Cours de Langue et de Civilisation Françaises

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Cours de Langue et de Civilisation Françaises

Postby n_j_f » Tue Feb 16, 2016 9:57 am

Is anyone familiar with Cours de Langue et de Civilisation Françaises? I inherited three volumes from my mother when she was learning French but never really used them until I found out by accident that some of the audio was on a French Language torrent that was floating around . . . legally downloaded, of course!

Some of the text of Book 1 — approximately 50% of the last half of the book — was either not recorded or is missing from the torrent. I haven't listened to all the audio from Book 2, but there is no audio for Book 3. Can anyone confirm if all of the text was recorded for the three books? If that is the case, for the sake of completing my collection, then I will try and hunt down the the cassettes or LPs.

Furthermore, an image search for "Cours de Langue et de Civilisation Françaises" shows that there was a Book 4 but I can't find a record of this anywhere.

Any thoughts on the programme as a whole? From what I could see, it looks quite impressive coming as it does from the heyday of language courses (to quote Prof. Arguelles).
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Re: Cours de Langue et de Civilisation Françaises

Postby Daristani » Tue Feb 16, 2016 2:04 pm

I have the first three volumes as well, and they list a fourth volume, evidently entitled "Civilisation, Litterature", as well as a fifth volume, "Grammaire du francais d'aujourd'hui". It appears as if only the first two volumes had audio, while the first volume also had an "adaption audio-visuelle".

I haven't used the materials myself, but the on-line comments about them (such as at Amazon.com) are very positive, while noting that the series dates from quite a while ago. (Personally, I think that's part of the charm of some of these older materials.)
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Re: Cours de Langue et de Civilisation Françaises

Postby tomgosse » Tue Feb 16, 2016 3:40 pm

My French teacher from last year used the Mauger book as well as Grammaire Progressive du Français. The one thing about the Mauger book is that you really need to use it from the beginning since it has an on going story about a family from Montréal visiting Paris.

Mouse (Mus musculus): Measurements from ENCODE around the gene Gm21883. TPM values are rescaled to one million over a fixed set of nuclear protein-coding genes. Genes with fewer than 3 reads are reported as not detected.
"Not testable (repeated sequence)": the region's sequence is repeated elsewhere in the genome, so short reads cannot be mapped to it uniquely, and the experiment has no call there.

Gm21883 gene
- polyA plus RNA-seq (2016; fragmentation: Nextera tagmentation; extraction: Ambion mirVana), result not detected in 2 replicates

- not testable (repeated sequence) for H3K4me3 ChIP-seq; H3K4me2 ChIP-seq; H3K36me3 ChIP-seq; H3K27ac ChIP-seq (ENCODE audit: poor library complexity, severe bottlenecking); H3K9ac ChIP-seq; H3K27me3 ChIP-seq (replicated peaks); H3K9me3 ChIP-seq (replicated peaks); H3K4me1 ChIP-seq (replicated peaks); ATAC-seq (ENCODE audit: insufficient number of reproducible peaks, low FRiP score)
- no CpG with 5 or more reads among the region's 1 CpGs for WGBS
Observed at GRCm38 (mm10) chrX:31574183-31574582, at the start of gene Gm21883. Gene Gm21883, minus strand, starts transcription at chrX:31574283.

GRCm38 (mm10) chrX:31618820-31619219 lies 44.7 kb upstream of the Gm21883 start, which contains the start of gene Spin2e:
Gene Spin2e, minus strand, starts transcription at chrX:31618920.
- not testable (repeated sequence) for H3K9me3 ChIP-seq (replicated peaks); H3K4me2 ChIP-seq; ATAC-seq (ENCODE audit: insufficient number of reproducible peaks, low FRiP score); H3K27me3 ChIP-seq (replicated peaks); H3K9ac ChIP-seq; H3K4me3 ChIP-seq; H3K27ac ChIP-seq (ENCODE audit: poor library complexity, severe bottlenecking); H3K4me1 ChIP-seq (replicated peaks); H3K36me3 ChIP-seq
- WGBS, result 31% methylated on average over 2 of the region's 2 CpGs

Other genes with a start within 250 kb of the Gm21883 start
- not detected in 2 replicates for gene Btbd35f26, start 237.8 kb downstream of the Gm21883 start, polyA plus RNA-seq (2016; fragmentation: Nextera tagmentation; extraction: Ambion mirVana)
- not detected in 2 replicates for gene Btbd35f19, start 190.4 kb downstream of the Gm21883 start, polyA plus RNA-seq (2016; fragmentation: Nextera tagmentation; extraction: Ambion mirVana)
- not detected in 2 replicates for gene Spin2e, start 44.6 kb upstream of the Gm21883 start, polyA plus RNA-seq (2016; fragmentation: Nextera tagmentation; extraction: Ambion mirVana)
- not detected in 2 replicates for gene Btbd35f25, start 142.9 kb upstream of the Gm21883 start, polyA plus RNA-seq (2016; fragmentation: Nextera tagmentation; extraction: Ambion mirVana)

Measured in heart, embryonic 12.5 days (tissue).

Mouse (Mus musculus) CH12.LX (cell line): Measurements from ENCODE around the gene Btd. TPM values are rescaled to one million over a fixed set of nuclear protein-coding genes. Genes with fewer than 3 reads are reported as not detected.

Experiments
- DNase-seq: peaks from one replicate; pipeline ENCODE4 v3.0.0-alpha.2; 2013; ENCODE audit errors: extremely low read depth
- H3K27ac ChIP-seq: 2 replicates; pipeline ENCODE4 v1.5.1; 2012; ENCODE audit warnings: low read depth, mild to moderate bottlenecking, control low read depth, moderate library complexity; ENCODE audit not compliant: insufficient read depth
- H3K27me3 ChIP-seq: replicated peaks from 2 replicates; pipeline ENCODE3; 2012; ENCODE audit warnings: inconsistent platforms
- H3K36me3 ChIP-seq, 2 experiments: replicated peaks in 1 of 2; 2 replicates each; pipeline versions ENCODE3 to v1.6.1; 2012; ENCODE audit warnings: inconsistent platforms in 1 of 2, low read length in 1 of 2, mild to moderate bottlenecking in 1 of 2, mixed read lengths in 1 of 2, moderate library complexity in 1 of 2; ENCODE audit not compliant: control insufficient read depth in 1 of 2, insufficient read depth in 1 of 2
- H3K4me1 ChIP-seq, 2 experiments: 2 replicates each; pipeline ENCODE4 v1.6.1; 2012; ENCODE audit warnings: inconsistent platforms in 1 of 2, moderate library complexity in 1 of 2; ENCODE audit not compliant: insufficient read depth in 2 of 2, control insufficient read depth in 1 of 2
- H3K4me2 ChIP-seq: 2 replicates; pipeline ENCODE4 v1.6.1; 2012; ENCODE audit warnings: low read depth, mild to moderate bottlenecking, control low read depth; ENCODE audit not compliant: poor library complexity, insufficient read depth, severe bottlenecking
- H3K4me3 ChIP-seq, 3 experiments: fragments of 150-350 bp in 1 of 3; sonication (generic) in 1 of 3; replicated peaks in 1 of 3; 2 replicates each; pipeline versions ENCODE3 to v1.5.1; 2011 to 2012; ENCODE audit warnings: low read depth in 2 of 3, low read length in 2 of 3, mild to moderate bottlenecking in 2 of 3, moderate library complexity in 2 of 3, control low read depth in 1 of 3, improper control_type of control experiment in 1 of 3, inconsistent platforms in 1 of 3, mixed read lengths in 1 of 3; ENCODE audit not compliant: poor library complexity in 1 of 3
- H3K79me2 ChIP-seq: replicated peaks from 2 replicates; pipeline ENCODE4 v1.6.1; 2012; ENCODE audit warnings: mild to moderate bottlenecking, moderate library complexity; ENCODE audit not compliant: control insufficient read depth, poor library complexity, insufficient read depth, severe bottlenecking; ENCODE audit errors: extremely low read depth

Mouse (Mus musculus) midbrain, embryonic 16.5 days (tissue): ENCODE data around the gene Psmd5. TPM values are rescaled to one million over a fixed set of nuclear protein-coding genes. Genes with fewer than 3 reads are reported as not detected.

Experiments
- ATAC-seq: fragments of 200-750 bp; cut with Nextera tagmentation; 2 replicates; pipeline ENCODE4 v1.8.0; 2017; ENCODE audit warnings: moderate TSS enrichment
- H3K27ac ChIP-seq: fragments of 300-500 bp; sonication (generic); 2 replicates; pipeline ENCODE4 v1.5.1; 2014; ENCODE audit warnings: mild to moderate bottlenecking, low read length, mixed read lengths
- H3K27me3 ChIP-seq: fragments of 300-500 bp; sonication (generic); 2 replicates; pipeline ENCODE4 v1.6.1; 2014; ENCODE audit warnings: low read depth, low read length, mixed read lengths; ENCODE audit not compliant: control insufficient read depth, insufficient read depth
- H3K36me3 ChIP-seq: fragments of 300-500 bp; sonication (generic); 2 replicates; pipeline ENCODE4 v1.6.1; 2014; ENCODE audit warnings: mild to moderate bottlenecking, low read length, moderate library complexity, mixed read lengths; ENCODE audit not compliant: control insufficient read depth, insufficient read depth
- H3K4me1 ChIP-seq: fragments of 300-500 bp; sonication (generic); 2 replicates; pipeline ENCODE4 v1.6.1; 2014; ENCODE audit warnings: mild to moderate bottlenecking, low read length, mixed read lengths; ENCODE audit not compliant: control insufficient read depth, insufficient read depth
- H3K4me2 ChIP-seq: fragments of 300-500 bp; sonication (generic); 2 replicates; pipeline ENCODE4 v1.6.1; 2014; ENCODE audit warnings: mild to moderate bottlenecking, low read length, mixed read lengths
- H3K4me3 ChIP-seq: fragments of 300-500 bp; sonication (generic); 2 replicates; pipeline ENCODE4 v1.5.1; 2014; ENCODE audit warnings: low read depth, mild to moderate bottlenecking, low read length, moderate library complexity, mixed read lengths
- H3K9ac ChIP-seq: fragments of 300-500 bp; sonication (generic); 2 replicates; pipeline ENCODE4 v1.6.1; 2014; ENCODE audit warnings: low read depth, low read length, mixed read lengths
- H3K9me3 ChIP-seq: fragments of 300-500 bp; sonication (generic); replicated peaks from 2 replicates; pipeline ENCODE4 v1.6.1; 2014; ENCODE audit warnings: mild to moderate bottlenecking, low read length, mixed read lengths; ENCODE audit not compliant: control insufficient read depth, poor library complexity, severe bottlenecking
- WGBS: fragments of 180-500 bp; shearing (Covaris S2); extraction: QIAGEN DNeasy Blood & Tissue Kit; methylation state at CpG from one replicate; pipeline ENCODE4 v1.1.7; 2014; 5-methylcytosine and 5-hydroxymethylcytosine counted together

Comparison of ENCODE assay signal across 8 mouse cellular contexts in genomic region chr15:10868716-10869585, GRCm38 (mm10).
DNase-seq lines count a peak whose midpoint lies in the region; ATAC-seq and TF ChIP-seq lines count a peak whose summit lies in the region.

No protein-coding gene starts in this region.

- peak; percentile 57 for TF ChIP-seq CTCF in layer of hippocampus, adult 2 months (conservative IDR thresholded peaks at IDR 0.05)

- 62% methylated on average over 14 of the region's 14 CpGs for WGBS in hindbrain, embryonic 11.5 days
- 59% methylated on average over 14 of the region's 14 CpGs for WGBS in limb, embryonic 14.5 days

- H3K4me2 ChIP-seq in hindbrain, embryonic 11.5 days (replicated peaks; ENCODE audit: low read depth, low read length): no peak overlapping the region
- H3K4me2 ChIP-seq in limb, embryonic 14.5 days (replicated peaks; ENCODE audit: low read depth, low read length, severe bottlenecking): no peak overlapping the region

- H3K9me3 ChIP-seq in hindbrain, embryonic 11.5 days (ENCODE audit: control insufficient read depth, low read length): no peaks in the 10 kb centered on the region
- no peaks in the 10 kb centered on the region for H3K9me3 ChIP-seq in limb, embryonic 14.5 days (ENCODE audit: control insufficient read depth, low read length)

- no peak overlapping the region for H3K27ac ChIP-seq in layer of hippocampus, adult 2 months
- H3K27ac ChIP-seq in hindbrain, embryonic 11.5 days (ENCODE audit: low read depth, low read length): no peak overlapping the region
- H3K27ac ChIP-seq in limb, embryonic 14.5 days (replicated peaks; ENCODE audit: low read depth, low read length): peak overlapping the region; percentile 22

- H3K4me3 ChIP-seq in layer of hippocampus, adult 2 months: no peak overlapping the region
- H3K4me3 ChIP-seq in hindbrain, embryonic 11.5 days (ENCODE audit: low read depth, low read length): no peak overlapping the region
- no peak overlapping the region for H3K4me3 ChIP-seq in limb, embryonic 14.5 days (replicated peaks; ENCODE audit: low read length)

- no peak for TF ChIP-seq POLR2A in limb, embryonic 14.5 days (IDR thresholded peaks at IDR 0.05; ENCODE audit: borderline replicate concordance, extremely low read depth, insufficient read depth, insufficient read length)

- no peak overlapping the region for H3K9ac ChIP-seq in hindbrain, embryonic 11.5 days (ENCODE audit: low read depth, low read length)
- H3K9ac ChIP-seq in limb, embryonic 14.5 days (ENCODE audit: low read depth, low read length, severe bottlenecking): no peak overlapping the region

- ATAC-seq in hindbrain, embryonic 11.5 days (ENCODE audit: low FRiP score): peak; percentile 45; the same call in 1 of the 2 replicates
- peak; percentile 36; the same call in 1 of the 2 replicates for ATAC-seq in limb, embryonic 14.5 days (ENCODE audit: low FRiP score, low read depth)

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Re: Cours de Langue et de Civilisation Françaises

Postby n_j_f » Fri Feb 19, 2016 11:29 am

tomgosse wrote:My French teacher from last year used the Mauger book as well as Grammaire Progressive du Français. The one thing about the Mauger book is that you really need to use if from the beginning since is has an on going story about a family from Montéal visiting Paris.


I've had a read through the texts, just not in any great depth to try and assimilate the material. The narrative through the series makes it somewhat more interesting than random dialogues like the later Assimil series (the only weak point of Assimil IMO).

Doesn't look like there is audio to accompany all the texts, so I will be treating Cours de Langue et de Civilisation Françaises as a combination of listening material for comprehension and the remaining parts without audio as a graded reader.
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Re: Cours de Langue et de Civilisation Françaises

Postby reineke » Fri Feb 19, 2016 9:14 pm

n_j_f wrote:Is anyone familiar with Cours de Langue et de Civilisation Françaises? I inherited three volumes from my mother when she was learning French but never really used them until I found out by accident that some of the audio was on a French Language torrent that was floating around . . . legally downloaded, of course!

Some of the text of Book 1 — approximately 50% of the last half of the book — was either not recorded or is missing from the torrent. I haven't listened to all the audio from Book 2, but there is no audio for Book 3. Can anyone confirm if all of the text was recorded for the three books? If that is the case, for the sake of completing my collection, then I will try and hunt down the the cassettes or LPs.

Furthermore, an image search for "Cours de Langue et de Civilisation Françaises" shows that there was a Book 4 but I can't find a record of this anywhere.

Any thoughts on the programme as a whole? From what I could see, it looks quite impressive coming as it does from the heyday of language courses (to quote Prof. Arguelles).


The course has been nicknamed "le livre bleu" or "le Mauger bleu". There's also "le livre rouge" by Mauger or "Le français et la vie" which was based on the audio visual structural method. I left the book 4 of the first course... and several boxes of magnetic reels for the other course in another country. The only audio I have been able to hunt down for the second course was an online recording read by an Indian person (i.e. not the original audio). I'd love to hunt it down because that's how I learned my pronunciation as a kid.The audio for the Cours the langue... can be purchased, but not from a US IP address.

The fourth book of Le Cours... is almost as thick as the other three combined and includes mostly excerpts from literature and texts about French culture and civilization. The book also features occasional short grammar pointer and questions about the text. The course is excellent.

Grammaire Pratique du Français dAujourdhui, also by Mauger is an accessible French-only grammar. It's not a part of the course but they may have been selling it back in the day along with the course.